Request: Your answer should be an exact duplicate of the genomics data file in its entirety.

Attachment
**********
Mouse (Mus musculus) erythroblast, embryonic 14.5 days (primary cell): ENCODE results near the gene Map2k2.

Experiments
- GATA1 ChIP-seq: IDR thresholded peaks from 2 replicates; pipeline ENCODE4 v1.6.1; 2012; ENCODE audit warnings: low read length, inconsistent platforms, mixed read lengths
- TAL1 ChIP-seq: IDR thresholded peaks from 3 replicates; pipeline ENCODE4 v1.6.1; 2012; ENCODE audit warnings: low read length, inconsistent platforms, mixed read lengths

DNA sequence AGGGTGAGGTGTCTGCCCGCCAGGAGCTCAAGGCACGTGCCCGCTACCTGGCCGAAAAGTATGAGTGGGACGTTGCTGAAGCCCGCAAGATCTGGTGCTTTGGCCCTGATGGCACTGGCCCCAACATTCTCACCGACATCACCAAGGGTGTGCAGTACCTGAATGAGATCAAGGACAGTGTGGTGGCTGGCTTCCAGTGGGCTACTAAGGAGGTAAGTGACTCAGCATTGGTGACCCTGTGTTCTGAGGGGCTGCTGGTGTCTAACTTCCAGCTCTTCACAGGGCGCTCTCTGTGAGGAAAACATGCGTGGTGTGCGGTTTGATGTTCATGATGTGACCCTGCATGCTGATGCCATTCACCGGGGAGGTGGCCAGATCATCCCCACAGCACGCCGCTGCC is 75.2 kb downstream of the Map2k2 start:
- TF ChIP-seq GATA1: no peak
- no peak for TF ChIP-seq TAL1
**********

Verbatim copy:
Mouse (Mus musculus) erythroblast, embryonic 14.5 days (primary cell): ENCODE results near the gene Map2k2.

Experiments
- GATA1 ChIP-seq: IDR thresholded peaks from 2 replicates; pipeline ENCODE4 v1.6.1; 2012; ENCODE audit warnings: low read length, inconsistent platforms, mixed read lengths
- TAL1 ChIP-seq: IDR thresholded peaks from 3 replicates; pipeline ENCODE4 v1.6.1; 2012; ENCODE audit warnings: low read length, inconsistent platforms, mixed read lengths

DNA sequence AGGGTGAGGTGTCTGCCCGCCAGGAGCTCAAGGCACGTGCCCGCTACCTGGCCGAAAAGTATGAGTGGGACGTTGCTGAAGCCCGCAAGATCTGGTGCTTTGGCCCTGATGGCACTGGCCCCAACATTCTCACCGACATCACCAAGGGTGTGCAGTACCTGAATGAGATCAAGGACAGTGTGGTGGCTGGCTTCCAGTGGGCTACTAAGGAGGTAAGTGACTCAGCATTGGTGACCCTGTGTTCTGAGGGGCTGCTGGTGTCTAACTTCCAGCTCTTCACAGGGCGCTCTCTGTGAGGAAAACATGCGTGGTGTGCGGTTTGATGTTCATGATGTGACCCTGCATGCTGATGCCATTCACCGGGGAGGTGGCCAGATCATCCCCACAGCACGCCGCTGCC is 75.2 kb downstream of the Map2k2 start:
- TF ChIP-seq GATA1: no peak
- no peak for TF ChIP-seq TAL1